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Romano, with all the paraphernalia of Popery“ bell, book, and candle.”
The bronze door of this gloomy Edifice, executed by Ghiberti, upon the designs of Arnolfo, is a miracle of art, representing in eight compartments, of three or four feet square, as many Scripture Histories
from the stupendous moment of Creation, when God said, “ Let there be light, and there was light”-to the portentous hour, when our First Parents were driven out of Paradise, by the Angel with a flaming sword. The Figures are but a few inches high, yet they are finished to the minutest feature, and project from the surface with perspective relief.
Neither is the door-case unworthy of the door, though it was wrought by another Artist, in Flowers and Foliage, among which are elegantly interwoven Birds and Fruit.
Two lateral Doors are also curious Performances of Contemporary Genius, exhibiting in smaller compartments the awful History of the Life, Sufferings, and Death of Christ; and they are alike richly framed with Fruit and Flowers.
Behind the High Altar of the Church of San Lorenzo is the costly Mausoleum of the Medicean Princes, which remained unfinished when the aspiring Family became extinct.
It is an octagon of fifty feet diameter, crowned with a dome, the walls of which are lined with Sicilian Jasper, and richly inlaid with precious stones.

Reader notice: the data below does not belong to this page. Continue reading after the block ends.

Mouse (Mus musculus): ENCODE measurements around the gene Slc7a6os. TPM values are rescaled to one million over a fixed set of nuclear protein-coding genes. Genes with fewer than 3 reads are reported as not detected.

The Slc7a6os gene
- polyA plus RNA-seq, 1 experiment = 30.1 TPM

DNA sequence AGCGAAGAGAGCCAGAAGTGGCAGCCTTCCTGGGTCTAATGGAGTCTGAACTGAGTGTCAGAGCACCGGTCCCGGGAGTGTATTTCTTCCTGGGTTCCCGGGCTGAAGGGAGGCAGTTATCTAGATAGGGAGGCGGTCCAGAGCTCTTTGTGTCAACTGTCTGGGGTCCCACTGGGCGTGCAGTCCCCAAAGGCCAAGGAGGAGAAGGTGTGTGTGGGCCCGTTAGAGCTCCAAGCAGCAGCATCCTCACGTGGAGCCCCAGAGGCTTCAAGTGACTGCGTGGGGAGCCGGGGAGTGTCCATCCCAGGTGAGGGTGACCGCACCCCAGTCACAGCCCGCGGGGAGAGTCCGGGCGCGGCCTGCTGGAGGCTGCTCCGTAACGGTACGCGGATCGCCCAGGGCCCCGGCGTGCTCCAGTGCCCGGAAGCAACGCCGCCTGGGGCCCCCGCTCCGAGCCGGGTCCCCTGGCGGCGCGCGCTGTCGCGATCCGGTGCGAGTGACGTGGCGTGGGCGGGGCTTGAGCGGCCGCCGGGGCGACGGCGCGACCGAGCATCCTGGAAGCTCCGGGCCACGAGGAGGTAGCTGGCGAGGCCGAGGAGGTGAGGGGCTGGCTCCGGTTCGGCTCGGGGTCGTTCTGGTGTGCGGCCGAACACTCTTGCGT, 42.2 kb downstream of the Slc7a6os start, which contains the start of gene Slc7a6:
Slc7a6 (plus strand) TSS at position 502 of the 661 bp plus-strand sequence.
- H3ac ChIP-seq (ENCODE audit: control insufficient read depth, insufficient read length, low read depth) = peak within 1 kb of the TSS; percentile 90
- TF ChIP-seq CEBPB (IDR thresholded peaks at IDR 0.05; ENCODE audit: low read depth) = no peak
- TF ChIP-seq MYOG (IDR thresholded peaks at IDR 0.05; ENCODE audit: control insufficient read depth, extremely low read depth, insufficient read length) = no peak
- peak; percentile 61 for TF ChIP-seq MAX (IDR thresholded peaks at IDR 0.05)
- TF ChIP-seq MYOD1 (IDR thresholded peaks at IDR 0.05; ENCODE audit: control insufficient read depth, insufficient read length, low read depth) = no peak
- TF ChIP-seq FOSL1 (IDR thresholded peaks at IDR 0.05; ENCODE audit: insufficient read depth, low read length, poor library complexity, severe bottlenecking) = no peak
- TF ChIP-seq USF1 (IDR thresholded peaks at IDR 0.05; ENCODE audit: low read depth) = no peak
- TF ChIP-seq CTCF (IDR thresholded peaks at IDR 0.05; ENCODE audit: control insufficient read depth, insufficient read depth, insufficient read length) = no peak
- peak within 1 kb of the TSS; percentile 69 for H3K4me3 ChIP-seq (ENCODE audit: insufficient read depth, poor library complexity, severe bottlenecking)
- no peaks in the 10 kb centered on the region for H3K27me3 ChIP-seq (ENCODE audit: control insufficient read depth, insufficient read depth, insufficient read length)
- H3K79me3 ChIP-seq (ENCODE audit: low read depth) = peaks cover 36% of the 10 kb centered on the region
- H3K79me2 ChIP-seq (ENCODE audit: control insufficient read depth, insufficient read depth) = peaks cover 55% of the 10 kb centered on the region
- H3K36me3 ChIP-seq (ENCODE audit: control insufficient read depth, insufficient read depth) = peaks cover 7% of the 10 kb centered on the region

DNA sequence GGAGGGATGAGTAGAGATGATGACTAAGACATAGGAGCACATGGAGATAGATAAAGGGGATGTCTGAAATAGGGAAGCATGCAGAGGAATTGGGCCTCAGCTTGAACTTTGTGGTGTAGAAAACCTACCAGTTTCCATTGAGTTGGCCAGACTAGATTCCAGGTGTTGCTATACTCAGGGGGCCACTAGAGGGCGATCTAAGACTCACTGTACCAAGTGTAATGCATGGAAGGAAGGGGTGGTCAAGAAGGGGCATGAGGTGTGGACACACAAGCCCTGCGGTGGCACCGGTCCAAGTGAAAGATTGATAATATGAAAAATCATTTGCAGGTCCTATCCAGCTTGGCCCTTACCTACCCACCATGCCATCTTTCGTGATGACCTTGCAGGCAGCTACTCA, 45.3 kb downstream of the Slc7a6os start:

Upon six of its sides are marble Sarcophaguses, designed by the prolific genius of Michael Angelo, two of which are surmounted by Regal Crowns, placed upon cushions of red Jasper, and studded with transparent gems.
Near it is the Capella de Principima secluded Chapel, designed by the same creative Pencil, and filled by the same various Hand, with the Tombs. of Giuliano Duke of Nemours, and Brother to Leo X. and Lorenzo Duke of Urbino, on the right and left of the Altar.
Each of them exhibits its princely Occupant, in complete armour, sitting with, in a niche, behind his Tomb the For. mer, accompanied by recumbent Figures of Day and Night—the Latter, by DayBreak and Twilight--Ideas happily emblematical of Monumental fame, in which, as in the Paris Register,
-To be born and die,
In the adjoining Convent there is a noble Library, particularly rich in ancient Manuscripts and early editions of the classics.
Among the former there is a Bible of the Vulgate Translation, supposed to have been written as early as the Se
venth Century, in which the Curious have observed the omission of the con
co troverted text of St. John,
4. There are three that bear record in Heaven."*
There is also a copy of Virgil's Æneid, said to be of the Fifth Century, in which the four first verses,
Ille ego qui quondam, &c.t
are wanting. The Poem begins with
Arma Virumque cano.
• This disputed text stands, in our Bibles, as follows. « For there are three that bear record [in heaven, the Father, the Word, and the Holy Ghost; and these three are one. And there are three that bear witness in earth) the spirit, and the water, and the blood: and these three agree in one :" But in the most ancient Greek Manuscripts, collated by Stephens, Mills, and other learned men, the words included within crotchets were totally wanting, viz. ev to 8para, ó natup, • Λόγο, και το άγιον Πνευμα και ότι οι τρεις ών «σι. 1150 oi mapTupVTES w tñ gñ. So much therefore of the seventh and eighth verses of the fifth chapter of the first Epistle of John, appears to be an interpolation, which (whenever fabricated) was not universally adopted by the Latin Church until the Middle Ages.
+ I who but lately sung,
Arms and the Man I sing.